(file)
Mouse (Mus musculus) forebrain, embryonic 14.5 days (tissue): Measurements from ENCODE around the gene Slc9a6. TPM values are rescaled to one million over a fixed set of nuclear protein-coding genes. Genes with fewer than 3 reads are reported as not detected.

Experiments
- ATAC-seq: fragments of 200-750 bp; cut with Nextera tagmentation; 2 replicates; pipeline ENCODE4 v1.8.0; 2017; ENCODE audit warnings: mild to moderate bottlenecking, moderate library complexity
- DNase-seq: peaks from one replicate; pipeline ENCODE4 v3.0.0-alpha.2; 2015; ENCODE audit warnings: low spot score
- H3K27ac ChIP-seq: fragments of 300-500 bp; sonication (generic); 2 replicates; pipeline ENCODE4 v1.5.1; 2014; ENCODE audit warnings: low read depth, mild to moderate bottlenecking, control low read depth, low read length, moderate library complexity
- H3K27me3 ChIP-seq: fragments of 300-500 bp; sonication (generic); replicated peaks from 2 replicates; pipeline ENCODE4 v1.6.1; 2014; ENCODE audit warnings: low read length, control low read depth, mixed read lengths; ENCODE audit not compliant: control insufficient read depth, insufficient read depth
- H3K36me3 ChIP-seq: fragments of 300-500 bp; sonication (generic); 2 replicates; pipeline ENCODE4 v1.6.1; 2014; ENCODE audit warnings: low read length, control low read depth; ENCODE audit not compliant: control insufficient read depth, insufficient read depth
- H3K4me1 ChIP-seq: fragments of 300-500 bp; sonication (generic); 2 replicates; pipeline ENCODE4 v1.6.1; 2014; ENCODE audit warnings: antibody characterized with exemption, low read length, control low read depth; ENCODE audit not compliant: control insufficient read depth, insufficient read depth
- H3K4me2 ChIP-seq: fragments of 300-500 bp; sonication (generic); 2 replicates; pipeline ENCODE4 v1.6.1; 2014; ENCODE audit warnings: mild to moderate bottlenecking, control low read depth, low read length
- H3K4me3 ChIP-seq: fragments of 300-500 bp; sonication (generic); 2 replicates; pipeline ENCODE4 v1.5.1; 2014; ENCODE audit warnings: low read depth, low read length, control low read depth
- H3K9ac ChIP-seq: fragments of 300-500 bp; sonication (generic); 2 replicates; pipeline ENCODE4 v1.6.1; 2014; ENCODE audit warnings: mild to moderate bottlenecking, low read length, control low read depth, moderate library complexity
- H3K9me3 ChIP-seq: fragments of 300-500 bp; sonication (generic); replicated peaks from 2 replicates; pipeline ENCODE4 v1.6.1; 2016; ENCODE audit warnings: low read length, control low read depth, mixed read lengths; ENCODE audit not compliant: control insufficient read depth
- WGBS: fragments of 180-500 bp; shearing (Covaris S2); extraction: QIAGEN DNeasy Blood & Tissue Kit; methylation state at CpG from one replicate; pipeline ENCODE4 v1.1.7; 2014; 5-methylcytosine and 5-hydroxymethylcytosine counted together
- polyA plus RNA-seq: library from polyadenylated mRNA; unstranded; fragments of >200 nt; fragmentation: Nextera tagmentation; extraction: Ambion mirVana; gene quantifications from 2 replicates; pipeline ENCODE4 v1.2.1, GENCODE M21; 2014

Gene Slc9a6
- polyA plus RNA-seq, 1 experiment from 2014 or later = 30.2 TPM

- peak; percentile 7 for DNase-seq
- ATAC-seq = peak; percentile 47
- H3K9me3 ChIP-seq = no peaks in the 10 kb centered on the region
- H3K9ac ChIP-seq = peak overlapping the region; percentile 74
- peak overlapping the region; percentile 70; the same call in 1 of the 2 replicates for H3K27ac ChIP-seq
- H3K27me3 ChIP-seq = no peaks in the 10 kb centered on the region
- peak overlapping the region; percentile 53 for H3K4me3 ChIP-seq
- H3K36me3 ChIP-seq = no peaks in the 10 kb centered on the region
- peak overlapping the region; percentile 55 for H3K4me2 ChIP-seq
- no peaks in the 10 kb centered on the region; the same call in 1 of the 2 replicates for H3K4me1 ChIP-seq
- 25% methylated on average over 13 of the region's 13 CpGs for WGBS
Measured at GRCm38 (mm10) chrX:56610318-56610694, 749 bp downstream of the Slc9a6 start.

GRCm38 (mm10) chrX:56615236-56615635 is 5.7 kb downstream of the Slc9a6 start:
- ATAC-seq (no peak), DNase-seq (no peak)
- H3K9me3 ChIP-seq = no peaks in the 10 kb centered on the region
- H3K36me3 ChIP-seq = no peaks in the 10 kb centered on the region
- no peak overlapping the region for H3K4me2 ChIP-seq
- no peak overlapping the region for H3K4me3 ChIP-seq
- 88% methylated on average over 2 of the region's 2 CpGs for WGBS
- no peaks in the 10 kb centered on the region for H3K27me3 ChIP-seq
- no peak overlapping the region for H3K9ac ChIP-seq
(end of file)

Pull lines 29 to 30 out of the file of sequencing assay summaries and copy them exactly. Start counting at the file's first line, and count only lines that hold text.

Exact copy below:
GRCm38 (mm10) chrX:56615236-56615635 is 5.7 kb downstream of the Slc9a6 start:
- ATAC-seq (no peak), DNase-seq (no peak)